Beverley Nichols on Radclyffe Hall
(written in 1958)
“But in the twenties it [the term ‘homosexual’] was taboo, and I think it is correct to say that the first time it came into general circulation was during the case of The Well of Loneliness, by Radcylffe Hall.Radclyffe Hall (12th August 1880 – 7th October 1943)
“This book – though not as fine a novel as Adam’s Breed, for which she was awarded the Femina Vie Heureuse prize – is one of the most austerely moral works ever written. And yet fate has ordained that it should be stocked in shady Parisian bookshops cheek by jowl with such erotica as The Harems of Harlem and Pleasures of the Rod. It is placed there, of course, with the idea that young persons who have heard of its reputation may purchase it in the hope of finding passages of lurid vice. In fact, it is about as vicious as Pride and Prejudice and its powers of corruption are hardly equal to those of a grocer’s catalogue.
“And yet…what an uproar it made! Such a hullabaloo is unthinkable in the fifties, and for this reason it may perhaps be instructive to recall some of the personalities in a case which though it was an affaire de scandale was not without its humour.
“Radclyffe Hall was a very virtuous woman. She was brave, honourable, and deeply religious, and had it not been for that unfortunate accident of nature she might have ended up as a bishop or a field marshal.
“But she was embarrassing to meet in public. She used to attend many first nights wearing a black military cape, with a high stiff collar and a man’s stock. Her grey hair was cut and parted like a man’s. Her entry into the theatre always caused a minor sensation, and whenever I saw her striding towards me I used to beat a rapid retreat into the one place where, ironically enough, she was unable to follow me.
“At home, it was a different matter. She had a pretty house at Rye, where she was accepted by the locals as an amiable eccentric. Rye is an almost hysterically picturesque town in Sussex. When you walk down its narrow streets you feel that at any moment a horde of Morris dancers may burst through the doors of one of the oldy-worldy cafes. Sometimes, to your alarm, they do. The bonne bouche of Rye is Henry James’ old house at the top of the High Street. It was later occupied by the Edwardian novelist, E. F. Benson, who made it the setting for the Lucia novels, which are among the minor neglected masterpieces of English comic literature. They are worthy of a shelf not so very much lower than the novels of Jane herself, but most of them, alas, are out of print.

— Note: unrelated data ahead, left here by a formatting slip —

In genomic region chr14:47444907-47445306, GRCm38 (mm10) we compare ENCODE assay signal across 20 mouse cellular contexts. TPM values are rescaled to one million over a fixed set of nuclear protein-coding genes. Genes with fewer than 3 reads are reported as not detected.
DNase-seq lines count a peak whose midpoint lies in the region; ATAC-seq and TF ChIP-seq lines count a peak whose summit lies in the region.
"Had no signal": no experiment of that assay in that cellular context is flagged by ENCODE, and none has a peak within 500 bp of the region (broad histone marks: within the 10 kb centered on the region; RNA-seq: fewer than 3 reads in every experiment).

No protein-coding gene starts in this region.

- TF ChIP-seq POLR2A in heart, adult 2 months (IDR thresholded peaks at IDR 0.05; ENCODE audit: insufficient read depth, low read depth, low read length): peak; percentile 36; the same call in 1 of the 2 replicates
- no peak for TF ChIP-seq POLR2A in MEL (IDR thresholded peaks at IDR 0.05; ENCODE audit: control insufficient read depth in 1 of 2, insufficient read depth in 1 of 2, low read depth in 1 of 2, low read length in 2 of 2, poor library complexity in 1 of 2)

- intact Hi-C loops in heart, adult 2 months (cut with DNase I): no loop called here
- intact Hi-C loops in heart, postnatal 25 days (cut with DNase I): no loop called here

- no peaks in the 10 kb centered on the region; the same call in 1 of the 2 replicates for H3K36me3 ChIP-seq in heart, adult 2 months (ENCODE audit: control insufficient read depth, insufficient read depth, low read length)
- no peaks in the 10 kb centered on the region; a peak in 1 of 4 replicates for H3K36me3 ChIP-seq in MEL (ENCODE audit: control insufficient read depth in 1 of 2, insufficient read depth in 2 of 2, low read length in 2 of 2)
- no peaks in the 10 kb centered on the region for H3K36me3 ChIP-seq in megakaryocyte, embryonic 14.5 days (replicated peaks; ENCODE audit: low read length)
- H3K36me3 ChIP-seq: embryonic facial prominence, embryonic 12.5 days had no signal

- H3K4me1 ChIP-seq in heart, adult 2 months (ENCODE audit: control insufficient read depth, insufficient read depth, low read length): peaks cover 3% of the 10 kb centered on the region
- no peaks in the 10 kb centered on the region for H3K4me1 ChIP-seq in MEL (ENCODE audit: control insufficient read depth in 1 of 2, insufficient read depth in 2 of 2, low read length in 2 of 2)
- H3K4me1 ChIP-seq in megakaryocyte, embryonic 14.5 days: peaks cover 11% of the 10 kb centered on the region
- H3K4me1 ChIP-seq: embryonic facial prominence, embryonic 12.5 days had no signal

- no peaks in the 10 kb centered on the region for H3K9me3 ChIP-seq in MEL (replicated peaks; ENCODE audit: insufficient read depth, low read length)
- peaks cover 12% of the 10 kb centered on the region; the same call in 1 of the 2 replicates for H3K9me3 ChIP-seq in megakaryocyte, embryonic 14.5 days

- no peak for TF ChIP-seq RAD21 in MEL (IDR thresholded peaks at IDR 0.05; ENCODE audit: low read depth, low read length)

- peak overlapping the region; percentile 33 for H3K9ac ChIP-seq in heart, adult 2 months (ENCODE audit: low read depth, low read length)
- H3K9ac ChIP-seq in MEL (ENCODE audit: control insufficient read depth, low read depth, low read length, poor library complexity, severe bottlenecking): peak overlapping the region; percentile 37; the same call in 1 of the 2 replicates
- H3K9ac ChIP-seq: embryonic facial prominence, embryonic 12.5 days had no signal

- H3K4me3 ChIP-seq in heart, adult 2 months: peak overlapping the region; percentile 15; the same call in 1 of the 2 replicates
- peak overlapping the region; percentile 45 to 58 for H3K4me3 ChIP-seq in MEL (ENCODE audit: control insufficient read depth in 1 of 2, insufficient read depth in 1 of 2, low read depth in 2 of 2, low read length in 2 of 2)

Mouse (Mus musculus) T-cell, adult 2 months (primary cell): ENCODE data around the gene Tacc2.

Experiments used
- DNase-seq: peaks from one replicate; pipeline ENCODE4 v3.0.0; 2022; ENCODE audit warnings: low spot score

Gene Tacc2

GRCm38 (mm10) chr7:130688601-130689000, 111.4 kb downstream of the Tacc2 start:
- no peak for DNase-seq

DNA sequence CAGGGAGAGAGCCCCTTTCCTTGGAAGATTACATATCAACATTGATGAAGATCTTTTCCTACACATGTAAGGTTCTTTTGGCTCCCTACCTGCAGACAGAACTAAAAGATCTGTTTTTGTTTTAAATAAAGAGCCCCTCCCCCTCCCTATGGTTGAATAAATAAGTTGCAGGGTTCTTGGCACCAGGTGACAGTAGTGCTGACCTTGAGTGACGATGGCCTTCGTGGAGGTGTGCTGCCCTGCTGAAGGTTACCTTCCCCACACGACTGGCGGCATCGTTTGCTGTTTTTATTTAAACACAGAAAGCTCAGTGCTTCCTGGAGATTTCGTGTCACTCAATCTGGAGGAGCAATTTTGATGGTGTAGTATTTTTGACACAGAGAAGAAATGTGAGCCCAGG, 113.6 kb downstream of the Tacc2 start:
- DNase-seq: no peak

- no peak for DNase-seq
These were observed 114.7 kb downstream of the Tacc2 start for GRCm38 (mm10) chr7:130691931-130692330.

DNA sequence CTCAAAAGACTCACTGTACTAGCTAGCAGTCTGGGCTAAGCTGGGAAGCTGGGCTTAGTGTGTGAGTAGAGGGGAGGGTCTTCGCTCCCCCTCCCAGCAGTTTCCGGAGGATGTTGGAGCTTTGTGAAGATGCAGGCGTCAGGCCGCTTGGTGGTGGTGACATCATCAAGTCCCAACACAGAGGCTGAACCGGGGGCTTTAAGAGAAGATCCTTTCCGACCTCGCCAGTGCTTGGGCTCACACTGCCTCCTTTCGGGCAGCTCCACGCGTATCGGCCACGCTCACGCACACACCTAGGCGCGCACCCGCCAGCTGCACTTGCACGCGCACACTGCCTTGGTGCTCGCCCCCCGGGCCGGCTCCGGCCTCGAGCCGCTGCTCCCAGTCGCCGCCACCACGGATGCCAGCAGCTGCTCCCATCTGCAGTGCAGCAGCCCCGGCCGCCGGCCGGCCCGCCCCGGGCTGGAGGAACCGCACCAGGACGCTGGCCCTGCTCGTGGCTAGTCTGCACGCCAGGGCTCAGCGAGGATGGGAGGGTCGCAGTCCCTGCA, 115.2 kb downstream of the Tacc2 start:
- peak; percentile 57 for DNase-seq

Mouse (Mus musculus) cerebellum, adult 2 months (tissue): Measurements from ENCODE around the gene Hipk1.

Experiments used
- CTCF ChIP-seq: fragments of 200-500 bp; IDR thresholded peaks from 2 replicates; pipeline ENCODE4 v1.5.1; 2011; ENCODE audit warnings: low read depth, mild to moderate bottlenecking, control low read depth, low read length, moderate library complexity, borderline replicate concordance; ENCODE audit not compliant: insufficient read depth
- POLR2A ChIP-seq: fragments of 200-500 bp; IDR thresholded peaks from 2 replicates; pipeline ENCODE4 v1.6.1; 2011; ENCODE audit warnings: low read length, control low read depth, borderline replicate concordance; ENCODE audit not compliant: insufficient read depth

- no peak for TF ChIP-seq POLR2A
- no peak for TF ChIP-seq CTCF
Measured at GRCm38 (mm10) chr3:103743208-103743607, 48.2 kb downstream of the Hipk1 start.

“At home, Radclyffe Hall impressed one as a person of passionate integrity and almost overwhelming moral rectitude…provided that one did not regard her as a woman. How could one regard her as a woman? There was nothing in the least feminine about her. I can see her now, standing in front of the fireplace at Rye, doing what some of us called her ‘British policeman act’. This is the symbolic gesture associated with the conventional music-hall cop…hands clasped behind the back, chin thrust up, knees bent and jerked outward in a springy, aggressive motion. While indulging in these callisthenics she would discourse intelligently about the latest novel. It was her boat that she knew nothing about housekeeping. She must have regarded this ignorance as a sign of virility, because she so often referred to it. ‘Couldn’t boil an egg,’ she would proclaim gruffly, jerking her knees out with extra gusto. ‘Couldn’t light a fire, couldn’t dust a chimneypiece.’